News & Politics
The Recorder has just published a very long “feature” article about the L.A.-based litigation firm Quinn Emanuel Urquhart Oliver & Hedges. Although Quinn does not sound like a place I would like to work as an associate (it sounds like “type A personality” central), I found the article fascinating.
The Christian Science Monitor has just published this interesting article about the Fourth Circuit Court of Appeals. The author speculates that the Fourth Circuit might be a likely source of any new Supreme Court appointments.
“What happens when your lawyer gets disbarred three weeks before your trial and, without letting you know about this development, goes on to defend you anyway?” The New York Lawyer answers that question here.
It took six separate opinions for a divided Supreme Court to rule that a California police officer did not violate the constitutional rights of a wounded suspect who was questioned without having his Miranda rights read to him. Those rights say in part, “You have the right to remain silent.” “But justices never answered a central question in the case: whether law enforcement officials can be held liable if they coerce self-incriminating information, including confessions, out of defendants when those statements are never used in court,” CNN reports here. You can read the opinion in the case of Oliverio Martinez here.
The Mississippi office of New Orleans based law firm Phelps Dunbar was having trouble recruiting top law school grads, given the competition from big city firms paying big city salaries. So they devised an interesting strategy. They target federal law clerks from top schools who want to teach, but need to gain experience and to publish before they are qualified. Phelps Dunbar aims to hire two such associates per year. They bill a reduced 1,500 hours a year (to allow time to write), make at least $75,000 plus bonus, and work on appellate briefs. Sounds like a win-win to me. Read all about it here.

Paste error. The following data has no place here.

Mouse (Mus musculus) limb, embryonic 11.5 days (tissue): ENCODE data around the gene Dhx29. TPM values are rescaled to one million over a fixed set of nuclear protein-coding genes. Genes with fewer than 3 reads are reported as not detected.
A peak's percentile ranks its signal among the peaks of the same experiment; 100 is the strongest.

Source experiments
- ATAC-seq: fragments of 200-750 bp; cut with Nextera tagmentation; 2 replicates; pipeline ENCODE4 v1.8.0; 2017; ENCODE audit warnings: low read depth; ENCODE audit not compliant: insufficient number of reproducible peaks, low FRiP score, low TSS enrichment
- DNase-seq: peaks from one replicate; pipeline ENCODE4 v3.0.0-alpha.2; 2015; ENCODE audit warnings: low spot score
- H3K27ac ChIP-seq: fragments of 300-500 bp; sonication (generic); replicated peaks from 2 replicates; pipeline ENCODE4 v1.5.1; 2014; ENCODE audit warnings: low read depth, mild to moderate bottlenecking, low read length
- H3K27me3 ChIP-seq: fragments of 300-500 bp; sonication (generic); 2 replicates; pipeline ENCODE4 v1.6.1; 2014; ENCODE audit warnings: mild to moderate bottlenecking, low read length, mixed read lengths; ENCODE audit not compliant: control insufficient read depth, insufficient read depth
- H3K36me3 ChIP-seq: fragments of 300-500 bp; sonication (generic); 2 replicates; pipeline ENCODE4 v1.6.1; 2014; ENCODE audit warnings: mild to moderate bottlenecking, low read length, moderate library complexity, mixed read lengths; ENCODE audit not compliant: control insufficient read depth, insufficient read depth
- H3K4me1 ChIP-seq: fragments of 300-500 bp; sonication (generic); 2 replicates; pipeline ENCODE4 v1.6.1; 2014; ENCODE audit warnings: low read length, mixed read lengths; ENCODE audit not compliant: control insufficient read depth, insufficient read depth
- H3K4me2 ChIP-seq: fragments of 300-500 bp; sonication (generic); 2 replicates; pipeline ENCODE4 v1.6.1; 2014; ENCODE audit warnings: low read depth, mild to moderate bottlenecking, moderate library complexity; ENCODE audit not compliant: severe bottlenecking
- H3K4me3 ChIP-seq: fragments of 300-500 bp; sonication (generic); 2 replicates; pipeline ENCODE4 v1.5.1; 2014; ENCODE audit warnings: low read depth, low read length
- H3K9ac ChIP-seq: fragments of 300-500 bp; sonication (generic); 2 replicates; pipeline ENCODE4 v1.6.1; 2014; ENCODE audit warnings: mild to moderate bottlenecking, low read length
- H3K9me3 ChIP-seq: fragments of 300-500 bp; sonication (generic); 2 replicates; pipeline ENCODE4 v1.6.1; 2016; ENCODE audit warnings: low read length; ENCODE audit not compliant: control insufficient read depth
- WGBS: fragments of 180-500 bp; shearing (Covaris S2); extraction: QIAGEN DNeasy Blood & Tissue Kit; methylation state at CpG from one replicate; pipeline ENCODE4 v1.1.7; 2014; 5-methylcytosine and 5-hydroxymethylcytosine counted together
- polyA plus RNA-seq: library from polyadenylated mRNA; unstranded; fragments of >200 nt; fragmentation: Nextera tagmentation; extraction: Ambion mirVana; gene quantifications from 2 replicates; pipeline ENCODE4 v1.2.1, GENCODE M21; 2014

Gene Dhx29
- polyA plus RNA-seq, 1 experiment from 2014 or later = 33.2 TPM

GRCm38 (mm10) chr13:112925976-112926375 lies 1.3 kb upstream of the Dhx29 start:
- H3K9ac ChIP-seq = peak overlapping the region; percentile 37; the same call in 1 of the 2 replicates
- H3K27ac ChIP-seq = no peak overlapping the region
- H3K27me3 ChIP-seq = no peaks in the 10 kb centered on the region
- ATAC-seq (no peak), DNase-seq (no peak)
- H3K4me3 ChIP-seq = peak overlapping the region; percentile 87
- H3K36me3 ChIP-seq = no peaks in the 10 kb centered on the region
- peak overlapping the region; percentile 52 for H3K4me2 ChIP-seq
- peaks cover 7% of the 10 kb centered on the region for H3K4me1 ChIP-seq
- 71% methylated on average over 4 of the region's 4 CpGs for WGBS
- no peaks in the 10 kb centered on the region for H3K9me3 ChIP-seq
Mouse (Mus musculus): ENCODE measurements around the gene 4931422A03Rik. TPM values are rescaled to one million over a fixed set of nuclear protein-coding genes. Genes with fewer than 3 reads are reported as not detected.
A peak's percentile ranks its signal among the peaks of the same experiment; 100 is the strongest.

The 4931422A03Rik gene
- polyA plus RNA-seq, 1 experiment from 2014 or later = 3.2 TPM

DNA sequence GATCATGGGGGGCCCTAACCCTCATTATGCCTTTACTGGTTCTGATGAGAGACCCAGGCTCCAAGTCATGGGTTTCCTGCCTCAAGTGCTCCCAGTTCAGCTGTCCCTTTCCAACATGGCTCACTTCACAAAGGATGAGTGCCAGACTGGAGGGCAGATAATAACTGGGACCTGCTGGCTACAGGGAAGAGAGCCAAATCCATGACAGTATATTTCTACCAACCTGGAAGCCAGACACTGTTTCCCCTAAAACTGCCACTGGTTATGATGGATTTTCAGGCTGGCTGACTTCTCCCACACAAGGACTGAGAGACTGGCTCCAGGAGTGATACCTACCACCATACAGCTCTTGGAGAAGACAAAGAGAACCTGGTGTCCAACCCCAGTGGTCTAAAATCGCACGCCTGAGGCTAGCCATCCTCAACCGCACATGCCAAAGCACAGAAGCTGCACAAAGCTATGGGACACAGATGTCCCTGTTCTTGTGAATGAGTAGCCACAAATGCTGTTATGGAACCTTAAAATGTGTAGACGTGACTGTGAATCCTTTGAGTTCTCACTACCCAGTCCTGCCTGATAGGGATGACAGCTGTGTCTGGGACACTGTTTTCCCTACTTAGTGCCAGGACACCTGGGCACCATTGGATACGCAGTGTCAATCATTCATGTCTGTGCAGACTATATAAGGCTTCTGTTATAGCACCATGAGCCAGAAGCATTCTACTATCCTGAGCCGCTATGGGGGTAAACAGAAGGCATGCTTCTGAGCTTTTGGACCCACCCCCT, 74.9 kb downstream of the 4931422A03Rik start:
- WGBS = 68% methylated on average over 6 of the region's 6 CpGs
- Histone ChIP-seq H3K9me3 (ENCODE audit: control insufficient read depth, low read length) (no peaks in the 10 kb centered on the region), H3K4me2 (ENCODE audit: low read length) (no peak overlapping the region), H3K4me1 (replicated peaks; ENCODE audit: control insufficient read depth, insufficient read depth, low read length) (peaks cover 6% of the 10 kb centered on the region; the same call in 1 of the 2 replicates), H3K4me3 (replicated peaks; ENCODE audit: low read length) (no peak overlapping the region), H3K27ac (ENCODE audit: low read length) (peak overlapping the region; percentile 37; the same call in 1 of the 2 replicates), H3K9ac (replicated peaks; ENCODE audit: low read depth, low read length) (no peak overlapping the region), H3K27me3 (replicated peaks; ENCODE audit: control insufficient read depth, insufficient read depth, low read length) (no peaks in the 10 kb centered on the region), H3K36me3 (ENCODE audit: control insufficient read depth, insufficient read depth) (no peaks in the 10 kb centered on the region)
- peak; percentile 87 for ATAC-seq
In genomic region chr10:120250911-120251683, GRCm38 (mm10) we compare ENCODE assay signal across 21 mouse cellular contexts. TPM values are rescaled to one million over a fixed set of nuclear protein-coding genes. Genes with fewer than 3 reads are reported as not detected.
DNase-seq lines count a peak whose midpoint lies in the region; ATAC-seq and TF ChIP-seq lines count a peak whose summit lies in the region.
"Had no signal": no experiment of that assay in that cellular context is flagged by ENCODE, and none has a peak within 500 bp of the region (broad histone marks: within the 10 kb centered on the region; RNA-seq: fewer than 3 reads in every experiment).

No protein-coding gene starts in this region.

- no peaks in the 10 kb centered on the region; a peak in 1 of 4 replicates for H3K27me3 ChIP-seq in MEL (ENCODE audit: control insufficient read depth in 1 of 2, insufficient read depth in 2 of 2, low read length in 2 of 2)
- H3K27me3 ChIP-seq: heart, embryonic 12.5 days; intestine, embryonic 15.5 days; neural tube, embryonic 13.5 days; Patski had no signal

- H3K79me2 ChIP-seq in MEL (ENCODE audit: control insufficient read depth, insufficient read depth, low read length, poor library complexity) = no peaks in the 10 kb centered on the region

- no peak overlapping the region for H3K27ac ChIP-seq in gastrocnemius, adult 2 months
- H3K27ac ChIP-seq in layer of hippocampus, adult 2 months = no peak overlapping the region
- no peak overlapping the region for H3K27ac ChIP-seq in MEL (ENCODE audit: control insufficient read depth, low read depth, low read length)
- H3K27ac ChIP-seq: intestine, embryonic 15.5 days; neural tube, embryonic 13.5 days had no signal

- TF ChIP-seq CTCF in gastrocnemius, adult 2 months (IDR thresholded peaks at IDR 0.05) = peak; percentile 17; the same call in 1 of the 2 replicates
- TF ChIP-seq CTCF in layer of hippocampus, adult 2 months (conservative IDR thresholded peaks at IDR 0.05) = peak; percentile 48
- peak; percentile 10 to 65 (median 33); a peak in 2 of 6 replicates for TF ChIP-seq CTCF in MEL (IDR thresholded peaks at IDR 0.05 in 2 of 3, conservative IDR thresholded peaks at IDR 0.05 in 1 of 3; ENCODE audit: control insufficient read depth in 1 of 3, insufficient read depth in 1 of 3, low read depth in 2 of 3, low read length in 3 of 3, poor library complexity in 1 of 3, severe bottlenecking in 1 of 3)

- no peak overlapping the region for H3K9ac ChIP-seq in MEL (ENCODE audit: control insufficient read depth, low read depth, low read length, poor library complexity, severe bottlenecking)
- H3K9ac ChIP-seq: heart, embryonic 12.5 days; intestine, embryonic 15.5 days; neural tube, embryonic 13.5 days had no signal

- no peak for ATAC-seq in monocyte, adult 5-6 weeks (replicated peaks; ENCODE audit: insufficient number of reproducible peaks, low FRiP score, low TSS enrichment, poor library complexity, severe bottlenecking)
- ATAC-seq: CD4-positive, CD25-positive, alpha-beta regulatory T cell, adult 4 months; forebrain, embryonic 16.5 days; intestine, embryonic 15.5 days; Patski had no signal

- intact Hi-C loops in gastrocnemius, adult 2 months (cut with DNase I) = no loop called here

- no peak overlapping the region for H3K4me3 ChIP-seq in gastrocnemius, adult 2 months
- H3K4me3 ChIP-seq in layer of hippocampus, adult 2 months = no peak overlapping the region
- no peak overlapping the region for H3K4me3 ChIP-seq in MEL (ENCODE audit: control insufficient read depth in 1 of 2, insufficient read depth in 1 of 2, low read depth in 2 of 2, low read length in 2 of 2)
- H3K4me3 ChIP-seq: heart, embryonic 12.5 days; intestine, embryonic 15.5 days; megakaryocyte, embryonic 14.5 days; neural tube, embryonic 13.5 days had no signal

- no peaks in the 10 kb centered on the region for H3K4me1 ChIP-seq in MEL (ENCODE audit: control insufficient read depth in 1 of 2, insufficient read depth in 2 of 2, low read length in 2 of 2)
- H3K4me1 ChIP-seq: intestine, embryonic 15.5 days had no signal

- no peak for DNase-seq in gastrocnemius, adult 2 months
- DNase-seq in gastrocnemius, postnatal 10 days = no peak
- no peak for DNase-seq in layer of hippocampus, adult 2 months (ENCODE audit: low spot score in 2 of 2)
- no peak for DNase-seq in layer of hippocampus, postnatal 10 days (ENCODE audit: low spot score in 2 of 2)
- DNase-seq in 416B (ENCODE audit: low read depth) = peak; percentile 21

So says U.S. District Judge J. Curtis Joyner of the Eastern District of Pennsylvania in an order dismissing Shramban v. Aetna Inc., a Title VII suit brought by a white, Jewish, blonde woman from Moldavia who claims she was harassed on the basis of her gender, race, religion or national origin, it says here.
Howard Bashman of How Appealing has the scoop here. UPDATE: (5/27) The Recorder has picked up the story here.
“Late last month, appeal court justices in San Francisco did something unusual: They mailed out a letter asking lawyers in a massive vitamin price-fixing class action to explain a few things. Why, the 1st District Court of Appeal wanted to know, are so many law firms involved? How did the number of coordinated cases grow by 12 in one six-month period? How many out-of-state law firms are involved? Which of the defendants previously entered guilty or no contest pleas to criminal charges?” Read about the unusual request here.